• McFarland & Co., in North Carolina, publishes academic and scholarly works.
  • Haymarket publishes social and economic justice books, including one dear to my heart, Men Explain Things to Meby Rebecca Solnit.
  • Kore Press publishes literature exclusively by women and sponsors literary activism through justice programs.
  • Red Hen Press focuses on outreach, such as going into L.A. schools to teach poetry. Their authors include Martha Cooley, Ellen Meeropol, and Camille Dungy.
  • BOA Editions, another non-profit, donates books to senior centers, libraries, and Native American reservations.
  • Beacon, founded in 1854, is one of the oldest independent presses and is associated with the Unitarian Universalist church. It recently published the bestseller White Fragility by Robin D’Angelo, a primer on how to discuss racism within white culture. Beacon also publishes poetry, most notably by Mary Oliver.
  • Ashland Creek Press, which publishes environmental and animal literature (or furry lit, as Thurston Howl calls it), published my second novel, Float, a dark comedy about plastics in the ocean.
  • Green Writers Press also focuses on the environment and has a literary magazine called The Hopper.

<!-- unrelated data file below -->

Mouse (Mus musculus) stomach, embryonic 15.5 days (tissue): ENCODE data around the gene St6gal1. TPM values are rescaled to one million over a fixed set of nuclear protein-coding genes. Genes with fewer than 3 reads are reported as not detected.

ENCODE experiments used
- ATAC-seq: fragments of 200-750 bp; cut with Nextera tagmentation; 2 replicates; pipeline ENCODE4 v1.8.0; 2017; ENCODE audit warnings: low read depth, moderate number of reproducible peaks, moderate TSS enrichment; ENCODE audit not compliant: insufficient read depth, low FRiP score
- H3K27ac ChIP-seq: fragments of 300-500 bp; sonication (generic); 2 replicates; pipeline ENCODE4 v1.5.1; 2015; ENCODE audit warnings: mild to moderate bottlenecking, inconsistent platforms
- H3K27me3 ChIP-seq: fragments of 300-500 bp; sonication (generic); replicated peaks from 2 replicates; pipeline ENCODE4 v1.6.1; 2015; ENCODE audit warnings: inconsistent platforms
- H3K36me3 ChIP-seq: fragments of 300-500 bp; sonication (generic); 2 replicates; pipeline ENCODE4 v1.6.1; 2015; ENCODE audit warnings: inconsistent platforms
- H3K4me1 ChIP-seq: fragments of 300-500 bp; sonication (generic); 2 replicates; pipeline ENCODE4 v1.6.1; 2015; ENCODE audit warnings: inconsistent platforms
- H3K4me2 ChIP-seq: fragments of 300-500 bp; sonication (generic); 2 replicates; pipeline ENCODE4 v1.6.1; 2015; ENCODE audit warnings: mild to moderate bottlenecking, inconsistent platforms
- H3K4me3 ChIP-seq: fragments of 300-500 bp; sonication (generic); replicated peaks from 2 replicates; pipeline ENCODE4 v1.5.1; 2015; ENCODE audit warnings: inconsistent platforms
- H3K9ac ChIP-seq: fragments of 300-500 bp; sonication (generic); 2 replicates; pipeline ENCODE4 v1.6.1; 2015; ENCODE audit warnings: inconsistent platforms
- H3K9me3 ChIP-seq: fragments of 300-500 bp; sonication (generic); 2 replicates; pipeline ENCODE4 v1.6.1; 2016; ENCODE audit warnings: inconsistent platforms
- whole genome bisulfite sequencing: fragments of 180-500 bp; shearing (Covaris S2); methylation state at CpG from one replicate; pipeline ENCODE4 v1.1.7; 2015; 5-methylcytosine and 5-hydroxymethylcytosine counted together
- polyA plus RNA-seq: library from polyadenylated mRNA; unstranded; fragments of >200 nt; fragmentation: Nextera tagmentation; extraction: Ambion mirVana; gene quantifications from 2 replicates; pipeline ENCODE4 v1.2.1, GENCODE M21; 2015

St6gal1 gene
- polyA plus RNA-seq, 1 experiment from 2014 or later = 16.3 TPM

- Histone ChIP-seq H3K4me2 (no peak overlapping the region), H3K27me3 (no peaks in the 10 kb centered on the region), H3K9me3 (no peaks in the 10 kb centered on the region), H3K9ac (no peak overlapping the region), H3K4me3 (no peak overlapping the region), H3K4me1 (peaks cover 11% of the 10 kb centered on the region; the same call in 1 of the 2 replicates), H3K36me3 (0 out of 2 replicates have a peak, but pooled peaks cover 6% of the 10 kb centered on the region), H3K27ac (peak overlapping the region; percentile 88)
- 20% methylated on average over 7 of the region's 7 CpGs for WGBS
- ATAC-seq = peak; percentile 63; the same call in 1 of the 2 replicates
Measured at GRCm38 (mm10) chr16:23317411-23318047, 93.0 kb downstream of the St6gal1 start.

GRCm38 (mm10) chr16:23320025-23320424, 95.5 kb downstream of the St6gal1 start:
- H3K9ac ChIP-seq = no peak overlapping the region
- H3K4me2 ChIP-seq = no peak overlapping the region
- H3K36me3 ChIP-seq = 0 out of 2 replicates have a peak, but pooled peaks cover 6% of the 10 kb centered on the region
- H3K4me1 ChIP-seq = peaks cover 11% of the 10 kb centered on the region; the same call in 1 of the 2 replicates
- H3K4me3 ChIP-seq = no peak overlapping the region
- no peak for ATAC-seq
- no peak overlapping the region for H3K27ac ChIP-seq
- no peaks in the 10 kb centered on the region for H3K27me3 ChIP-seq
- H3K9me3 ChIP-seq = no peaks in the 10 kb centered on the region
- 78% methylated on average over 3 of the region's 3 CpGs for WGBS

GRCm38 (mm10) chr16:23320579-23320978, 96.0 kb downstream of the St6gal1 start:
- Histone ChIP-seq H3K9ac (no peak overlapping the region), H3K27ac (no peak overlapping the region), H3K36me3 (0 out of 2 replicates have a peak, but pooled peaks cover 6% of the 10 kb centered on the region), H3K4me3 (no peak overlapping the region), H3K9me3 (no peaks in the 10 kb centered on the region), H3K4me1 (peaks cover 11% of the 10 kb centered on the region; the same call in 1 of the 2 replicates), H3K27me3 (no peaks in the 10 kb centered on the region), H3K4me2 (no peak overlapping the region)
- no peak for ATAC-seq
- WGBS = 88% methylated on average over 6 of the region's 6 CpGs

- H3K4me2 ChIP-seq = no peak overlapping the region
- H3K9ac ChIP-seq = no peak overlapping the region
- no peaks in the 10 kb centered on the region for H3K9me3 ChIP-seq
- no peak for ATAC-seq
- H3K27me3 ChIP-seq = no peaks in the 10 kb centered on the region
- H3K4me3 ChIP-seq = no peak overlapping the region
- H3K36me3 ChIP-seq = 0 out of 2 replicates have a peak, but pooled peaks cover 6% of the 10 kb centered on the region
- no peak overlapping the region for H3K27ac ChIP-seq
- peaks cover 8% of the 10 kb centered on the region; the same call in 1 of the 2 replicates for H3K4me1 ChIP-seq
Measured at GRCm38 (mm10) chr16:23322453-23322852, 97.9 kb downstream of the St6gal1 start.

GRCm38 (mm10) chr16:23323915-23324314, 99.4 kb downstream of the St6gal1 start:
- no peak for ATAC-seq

Other small presses have magazines, and that is often where they find their authors. Press 53 has Prime Number MagazineEcotone, associated with the University of North Carolina, is a place-based lit mag with a publishing arm, Lookout Books, known for Binocular Vision, the award-winning story collection by Edith Pearlman.

Some presses have a regional flavor like Hub City, which concentrates on the American South.

University Presses in particular help to preserve local culture by producing regional literature. They have always been important publishers of poetry as well, such as the University of Pittsburgh Press, but more and more they are accepting literary fiction and memoir.